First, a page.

The critical role of mitochondria in programmed cell death leads to the design of mitochondriotropic agents as a strategy in regulating apoptosis. For anticancer therapy, stimulation of proapoptotic mitochondrial events in tumor cells and their suppression in surrounding normal cells represents a promising paradigm for new therapies. Different approaches targeting regulation of components of mitochondrial antioxidant system such as Mn-SOD demonstrated significant antitumor efficiency, particularly in combination therapy. This review is focused on a newly discovered early stage of mitochondria-dependent apoptosis - oxidative lipid signaling involving a mitochondria-specific phospholipid cardiolipin (CL). Cytochrome c (cyt c) acts as a CL-specific peroxidase very early in apoptosis. At this stage, the hostile events are still secluded within the mitochondria and do not reach the cytosolic targets. CL oxidation process is required for the release of pro-apoptotic factors into the cytosol. Manipulation of cyt c interactions with CL, inhibition of peroxidase activity, and prevention of CL peroxidation are prime targets for the discovery of anti-apoptotic drugs acting before the "point-of-no-return" in the fulfillment of the cell death program. Therefore, mitochondria-targeted disruptors and inhibitors of cyt c/CL peroxidase complexes and suppression of CL peroxidation represent new strategies in anti-apoptotic drug discovery.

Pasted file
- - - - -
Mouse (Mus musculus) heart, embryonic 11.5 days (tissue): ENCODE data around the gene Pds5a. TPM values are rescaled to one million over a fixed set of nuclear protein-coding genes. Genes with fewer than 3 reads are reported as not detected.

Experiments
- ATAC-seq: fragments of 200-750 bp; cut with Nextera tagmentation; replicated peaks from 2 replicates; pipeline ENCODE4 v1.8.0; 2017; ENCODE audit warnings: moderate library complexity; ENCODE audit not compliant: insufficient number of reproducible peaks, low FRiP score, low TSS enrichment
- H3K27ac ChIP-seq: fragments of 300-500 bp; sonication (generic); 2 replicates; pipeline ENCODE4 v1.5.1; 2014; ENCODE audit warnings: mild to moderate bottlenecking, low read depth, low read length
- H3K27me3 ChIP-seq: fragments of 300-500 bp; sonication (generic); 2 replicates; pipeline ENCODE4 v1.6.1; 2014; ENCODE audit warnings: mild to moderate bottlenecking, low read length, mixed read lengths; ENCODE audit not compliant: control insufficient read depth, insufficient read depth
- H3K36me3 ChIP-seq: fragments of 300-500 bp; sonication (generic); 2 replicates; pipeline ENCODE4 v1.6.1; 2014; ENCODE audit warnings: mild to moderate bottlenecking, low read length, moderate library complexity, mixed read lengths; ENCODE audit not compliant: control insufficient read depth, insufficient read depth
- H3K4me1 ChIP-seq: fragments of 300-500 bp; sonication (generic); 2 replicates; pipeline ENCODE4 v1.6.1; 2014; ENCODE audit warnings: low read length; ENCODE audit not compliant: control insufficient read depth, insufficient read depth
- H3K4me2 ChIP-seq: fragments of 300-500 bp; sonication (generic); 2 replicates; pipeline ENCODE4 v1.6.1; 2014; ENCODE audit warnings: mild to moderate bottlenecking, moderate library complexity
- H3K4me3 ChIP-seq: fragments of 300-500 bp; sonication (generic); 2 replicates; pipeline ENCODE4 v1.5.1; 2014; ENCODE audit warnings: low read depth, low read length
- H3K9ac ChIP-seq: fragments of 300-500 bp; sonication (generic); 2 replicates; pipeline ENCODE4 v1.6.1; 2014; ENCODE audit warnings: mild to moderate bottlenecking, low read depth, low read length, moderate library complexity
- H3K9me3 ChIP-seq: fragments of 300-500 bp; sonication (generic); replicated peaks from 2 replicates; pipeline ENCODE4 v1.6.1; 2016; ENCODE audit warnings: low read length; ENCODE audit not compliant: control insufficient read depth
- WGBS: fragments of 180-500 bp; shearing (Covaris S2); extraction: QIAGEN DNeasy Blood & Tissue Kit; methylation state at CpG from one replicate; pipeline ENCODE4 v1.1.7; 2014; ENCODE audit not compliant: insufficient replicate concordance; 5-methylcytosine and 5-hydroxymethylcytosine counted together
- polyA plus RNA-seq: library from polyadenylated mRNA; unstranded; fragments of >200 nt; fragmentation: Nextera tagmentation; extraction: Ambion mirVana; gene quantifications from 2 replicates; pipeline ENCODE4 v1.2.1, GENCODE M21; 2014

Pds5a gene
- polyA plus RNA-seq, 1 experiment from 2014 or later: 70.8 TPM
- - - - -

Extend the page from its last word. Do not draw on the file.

Damage of presynaptic mitochondria could result in release of proapoptotic factors that threaten the integrity of the entire neuron. We discovered that alpha-synuclein (Syn) forms a triple complex with anionic lipids (such as cardiolipin) and cytochrome c, which exerts a peroxidase activity. The latter catalyzes covalent hetero-oligomerization of Syn with cytochrome c into high molecular weight aggregates. Syn is a preferred substrate of this reaction and is oxidized more readily than cardiolipin, dopamine, and other phenolic substrates. Co-localization of Syn with cytochrome c was detected in aggregates formed upon proapoptotic stimulation of SH-SY5Y and HeLa cells and in dopaminergic substantia nigra neurons of rotenone-treated rats. Syn-cardiolipin exerted protection against cytochrome c-induced caspase-3 activation in a cell-free system, particularly in the presence of H(2)O(2). Direct delivery of Syn into mouse embryonic cells conferred resistance to proapoptotic caspase-3 activation. Conversely, small interfering RNA depletion of Syn in HeLa cells made them more sensitive to dopamine-induced apoptosis. In human Parkinson disease substantia nigra neurons, two-thirds of co-localized Syn-cytochrome c complexes occurred in Lewy neurites. Taken together, these results indicate that Syn may prevent execution of apoptosis in neurons through covalent hetero-oligomerization of cytochrome c. This immediate protective function of Syn is associated with the formation of the peroxidase complex representing a source of oxidative stress and postponed damage.